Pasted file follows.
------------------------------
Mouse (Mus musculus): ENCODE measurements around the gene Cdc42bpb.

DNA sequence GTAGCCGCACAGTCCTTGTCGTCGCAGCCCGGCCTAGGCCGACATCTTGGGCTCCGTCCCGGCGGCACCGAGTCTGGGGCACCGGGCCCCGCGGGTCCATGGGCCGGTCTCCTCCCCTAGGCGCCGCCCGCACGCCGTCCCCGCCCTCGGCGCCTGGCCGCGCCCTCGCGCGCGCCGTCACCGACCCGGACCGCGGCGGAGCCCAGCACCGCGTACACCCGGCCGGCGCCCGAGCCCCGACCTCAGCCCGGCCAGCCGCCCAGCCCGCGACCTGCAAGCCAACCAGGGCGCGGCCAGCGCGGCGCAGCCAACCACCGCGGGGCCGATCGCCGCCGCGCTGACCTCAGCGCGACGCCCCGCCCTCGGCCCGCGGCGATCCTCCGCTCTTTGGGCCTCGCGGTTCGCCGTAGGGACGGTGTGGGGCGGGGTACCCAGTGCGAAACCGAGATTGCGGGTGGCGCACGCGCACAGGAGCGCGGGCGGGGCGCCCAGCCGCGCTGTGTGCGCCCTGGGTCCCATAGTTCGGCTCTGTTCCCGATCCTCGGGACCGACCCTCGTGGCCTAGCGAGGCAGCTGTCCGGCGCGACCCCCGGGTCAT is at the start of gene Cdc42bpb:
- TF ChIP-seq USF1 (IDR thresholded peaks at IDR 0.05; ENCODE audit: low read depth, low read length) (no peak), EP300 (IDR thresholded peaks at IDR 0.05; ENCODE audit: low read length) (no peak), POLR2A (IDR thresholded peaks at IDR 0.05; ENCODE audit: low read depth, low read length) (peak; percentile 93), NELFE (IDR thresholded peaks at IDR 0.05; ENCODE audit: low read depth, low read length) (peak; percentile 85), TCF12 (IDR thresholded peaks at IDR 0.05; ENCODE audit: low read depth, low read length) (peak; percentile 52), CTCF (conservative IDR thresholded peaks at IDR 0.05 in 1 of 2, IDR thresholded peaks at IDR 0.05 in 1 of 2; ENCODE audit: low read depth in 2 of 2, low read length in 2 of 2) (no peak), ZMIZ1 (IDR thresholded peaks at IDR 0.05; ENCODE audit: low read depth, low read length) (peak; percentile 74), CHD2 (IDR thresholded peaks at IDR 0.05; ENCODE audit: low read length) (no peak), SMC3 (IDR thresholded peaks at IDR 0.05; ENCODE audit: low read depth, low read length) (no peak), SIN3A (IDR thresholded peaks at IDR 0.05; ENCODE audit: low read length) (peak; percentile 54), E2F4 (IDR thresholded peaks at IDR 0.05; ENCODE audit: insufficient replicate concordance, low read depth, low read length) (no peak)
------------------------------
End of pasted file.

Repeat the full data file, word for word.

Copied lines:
Mouse (Mus musculus): ENCODE measurements around the gene Cdc42bpb.

DNA sequence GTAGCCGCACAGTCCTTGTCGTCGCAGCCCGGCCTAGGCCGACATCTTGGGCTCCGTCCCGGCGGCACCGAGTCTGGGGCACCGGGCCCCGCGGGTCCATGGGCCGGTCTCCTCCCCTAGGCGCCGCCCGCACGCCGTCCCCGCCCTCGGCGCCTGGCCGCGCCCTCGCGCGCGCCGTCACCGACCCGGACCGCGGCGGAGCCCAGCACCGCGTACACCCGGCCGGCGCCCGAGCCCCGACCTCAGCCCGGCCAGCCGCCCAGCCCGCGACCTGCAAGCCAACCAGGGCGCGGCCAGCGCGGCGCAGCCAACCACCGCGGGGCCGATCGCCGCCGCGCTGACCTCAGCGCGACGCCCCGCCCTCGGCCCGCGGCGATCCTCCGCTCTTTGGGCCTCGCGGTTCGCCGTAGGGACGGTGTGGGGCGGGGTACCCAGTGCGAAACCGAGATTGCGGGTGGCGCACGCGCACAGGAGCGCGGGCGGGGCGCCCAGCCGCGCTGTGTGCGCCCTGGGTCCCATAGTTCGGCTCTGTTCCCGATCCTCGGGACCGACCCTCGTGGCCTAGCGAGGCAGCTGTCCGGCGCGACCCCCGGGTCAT is at the start of gene Cdc42bpb:
- TF ChIP-seq USF1 (IDR thresholded peaks at IDR 0.05; ENCODE audit: low read depth, low read length) (no peak), EP300 (IDR thresholded peaks at IDR 0.05; ENCODE audit: low read length) (no peak), POLR2A (IDR thresholded peaks at IDR 0.05; ENCODE audit: low read depth, low read length) (peak; percentile 93), NELFE (IDR thresholded peaks at IDR 0.05; ENCODE audit: low read depth, low read length) (peak; percentile 85), TCF12 (IDR thresholded peaks at IDR 0.05; ENCODE audit: low read depth, low read length) (peak; percentile 52), CTCF (conservative IDR thresholded peaks at IDR 0.05 in 1 of 2, IDR thresholded peaks at IDR 0.05 in 1 of 2; ENCODE audit: low read depth in 2 of 2, low read length in 2 of 2) (no peak), ZMIZ1 (IDR thresholded peaks at IDR 0.05; ENCODE audit: low read depth, low read length) (peak; percentile 74), CHD2 (IDR thresholded peaks at IDR 0.05; ENCODE audit: low read length) (no peak), SMC3 (IDR thresholded peaks at IDR 0.05; ENCODE audit: low read depth, low read length) (no peak), SIN3A (IDR thresholded peaks at IDR 0.05; ENCODE audit: low read length) (peak; percentile 54), E2F4 (IDR thresholded peaks at IDR 0.05; ENCODE audit: insufficient replicate concordance, low read depth, low read length) (no peak)